FOR IMMEDIATE RELEASE
Contact: Aja Sae-Kung
News Releases 2002
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NOAA Public Affairs
On Christmas Eve this year, the Commerce Department’s National Oceanic and Atmospheric Administration (NOAA) will help the North American Aerospace Defense Command (NORAD) track Santa Claus. NOAA will maintain a satellite watch of the North Pole for weather conditions and any unusual activity.
NOAA’s Satellite Command and Data Acquisition Station in Fairbanks, Alaska, is ready to spot activity at the North Pole. NORAD will answer children’s questions on its comprehensive, six-language Santa tracking website at http://www.noradsanta.org. All site material, including the live tracking event, will be available in English, Japanese, French, Spanish, Italian and Brazilian Portuguese.
NORAD will also attempt to set the record straight in regards to outrageous allegations that have been made by several fifth grade students as to the existence of Santa Claus. Seeing is believing and NORAD has perfected its 48-year-old tradition of tracking Santa on Christmas Eve. Visual and audio updates will be posted hourly on the website from 7:00 a.m., Dec. 24 EST to 5:00 a.m., Dec. 25 EST.
The 2002 NORAD Tracks Santa Team again includes America Online (AOL), who will host the site on an extensive network of servers, and Analytical Graphics who created the site and all supporting imagery with NORAD. The Web pages were updated this year by Etheriel Web Publications and Ampersand Creative. In addition, Globelink Services International coordinated the extensive translation required for the Web site. All the organizations and volunteers who help make this global NORAD Christmas project possible do so at no cost to the taxpayer. For more information, call Major Douglas Martin at (719) 554-5816 or 2608 or 6889.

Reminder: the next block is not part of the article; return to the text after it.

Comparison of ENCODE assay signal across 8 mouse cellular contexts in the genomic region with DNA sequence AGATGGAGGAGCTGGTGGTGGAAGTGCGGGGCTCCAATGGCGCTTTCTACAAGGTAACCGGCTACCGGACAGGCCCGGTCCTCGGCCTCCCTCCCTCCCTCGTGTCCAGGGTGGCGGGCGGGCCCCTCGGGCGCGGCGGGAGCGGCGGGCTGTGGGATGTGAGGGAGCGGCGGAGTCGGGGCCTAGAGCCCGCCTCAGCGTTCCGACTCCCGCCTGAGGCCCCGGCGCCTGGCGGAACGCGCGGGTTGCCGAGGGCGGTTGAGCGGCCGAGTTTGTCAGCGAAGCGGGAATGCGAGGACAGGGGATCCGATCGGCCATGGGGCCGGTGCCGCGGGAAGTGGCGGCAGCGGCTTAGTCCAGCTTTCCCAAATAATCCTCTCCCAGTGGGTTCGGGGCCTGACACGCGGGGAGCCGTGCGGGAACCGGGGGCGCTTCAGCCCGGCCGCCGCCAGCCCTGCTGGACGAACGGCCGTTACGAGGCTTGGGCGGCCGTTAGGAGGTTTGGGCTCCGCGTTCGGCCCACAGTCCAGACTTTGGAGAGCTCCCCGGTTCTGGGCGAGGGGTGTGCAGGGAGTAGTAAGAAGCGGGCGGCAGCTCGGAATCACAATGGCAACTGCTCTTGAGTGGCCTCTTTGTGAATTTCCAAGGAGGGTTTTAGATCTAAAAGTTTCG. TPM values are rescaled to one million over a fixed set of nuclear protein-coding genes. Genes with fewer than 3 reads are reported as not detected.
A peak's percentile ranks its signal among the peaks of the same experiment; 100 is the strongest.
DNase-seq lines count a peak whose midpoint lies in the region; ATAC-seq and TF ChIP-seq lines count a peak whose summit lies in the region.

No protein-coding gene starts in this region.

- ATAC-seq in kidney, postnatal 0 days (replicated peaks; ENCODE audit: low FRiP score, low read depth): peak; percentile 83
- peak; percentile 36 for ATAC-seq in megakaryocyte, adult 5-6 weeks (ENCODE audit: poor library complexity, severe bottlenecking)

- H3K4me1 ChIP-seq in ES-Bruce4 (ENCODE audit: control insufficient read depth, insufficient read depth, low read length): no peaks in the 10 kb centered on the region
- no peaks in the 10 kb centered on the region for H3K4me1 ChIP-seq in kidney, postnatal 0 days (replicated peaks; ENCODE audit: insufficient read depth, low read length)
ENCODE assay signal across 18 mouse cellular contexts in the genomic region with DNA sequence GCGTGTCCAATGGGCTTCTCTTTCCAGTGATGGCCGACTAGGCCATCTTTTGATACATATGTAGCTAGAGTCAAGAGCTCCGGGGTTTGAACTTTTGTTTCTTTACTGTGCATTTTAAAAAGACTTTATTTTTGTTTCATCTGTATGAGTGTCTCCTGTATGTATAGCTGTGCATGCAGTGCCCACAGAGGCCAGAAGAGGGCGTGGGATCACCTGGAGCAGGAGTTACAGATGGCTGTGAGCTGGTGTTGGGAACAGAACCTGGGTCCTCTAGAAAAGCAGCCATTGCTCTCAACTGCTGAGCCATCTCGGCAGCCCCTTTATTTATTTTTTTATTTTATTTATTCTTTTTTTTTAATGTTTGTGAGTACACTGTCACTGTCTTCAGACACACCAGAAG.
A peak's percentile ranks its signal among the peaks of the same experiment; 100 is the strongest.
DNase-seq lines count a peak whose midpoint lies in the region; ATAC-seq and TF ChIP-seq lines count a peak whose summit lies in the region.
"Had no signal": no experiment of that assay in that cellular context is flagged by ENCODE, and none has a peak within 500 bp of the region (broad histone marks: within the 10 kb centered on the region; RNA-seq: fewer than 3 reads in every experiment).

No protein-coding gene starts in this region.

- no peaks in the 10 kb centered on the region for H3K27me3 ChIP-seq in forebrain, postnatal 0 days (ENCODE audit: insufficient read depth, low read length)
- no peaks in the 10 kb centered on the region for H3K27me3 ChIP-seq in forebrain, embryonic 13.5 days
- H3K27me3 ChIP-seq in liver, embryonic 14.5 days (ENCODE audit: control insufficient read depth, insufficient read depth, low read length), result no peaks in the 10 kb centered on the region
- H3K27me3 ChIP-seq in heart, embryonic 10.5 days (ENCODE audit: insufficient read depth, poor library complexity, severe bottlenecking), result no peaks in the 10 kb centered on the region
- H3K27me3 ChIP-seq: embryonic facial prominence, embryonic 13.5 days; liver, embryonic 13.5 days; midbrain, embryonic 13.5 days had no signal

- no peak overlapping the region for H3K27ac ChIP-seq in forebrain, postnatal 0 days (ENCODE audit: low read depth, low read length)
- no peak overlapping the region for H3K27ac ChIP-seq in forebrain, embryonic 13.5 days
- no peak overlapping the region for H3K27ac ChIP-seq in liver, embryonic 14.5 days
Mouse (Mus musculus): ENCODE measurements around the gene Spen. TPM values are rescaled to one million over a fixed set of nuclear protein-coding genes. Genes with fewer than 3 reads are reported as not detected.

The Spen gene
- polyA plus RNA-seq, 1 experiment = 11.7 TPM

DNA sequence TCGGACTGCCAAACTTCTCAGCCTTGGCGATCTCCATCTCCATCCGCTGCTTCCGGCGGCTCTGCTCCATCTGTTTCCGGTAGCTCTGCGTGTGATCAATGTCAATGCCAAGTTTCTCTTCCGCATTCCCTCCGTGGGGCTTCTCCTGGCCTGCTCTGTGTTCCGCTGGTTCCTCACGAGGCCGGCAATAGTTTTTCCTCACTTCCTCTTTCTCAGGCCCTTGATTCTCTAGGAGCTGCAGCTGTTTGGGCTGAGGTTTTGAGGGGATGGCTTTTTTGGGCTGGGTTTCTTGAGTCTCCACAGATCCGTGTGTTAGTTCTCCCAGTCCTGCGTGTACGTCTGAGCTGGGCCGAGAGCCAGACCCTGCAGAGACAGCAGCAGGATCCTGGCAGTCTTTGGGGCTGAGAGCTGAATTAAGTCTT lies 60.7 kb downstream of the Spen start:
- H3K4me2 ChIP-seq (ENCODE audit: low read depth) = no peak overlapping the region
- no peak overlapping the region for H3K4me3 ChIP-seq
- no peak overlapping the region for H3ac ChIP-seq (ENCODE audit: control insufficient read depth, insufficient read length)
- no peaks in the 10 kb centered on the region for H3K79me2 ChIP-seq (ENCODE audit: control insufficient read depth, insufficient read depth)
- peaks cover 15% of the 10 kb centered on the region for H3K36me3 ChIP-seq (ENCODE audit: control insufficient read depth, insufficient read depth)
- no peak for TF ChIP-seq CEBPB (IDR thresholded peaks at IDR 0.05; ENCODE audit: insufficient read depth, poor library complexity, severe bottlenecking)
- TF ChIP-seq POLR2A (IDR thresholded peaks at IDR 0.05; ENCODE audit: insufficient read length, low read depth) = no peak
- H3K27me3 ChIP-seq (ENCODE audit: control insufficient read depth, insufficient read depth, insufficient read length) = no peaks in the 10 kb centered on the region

NOAA’s National Environmental Satellite, Data, and Information Service (NOAA Satellite and Information Services) is the nation’s primary source of space-based meteorological and climate data. NOAA Satellite and Information Services operates the nation's environmental satellites, which are used for weather forecasting, climate monitoring and other environmental applications such as fire detection, ozone monitoring and sea surface temperature measurements.
NOAA Satellite and Information Services also operates three data centers, which house global data bases in climatology, oceanography, solid earth geophysics, marine geology and geophysics, solar-terrestrial physics, and paleoclimatology.
The Commerce Department’s National Oceanic and Atmospheric Administration (NOAA) is dedicated to enhancing economic security and national safety through the prediction and research of weather and climate-related events and providing environmental stewardship of our nation’s coastal and marine resources.
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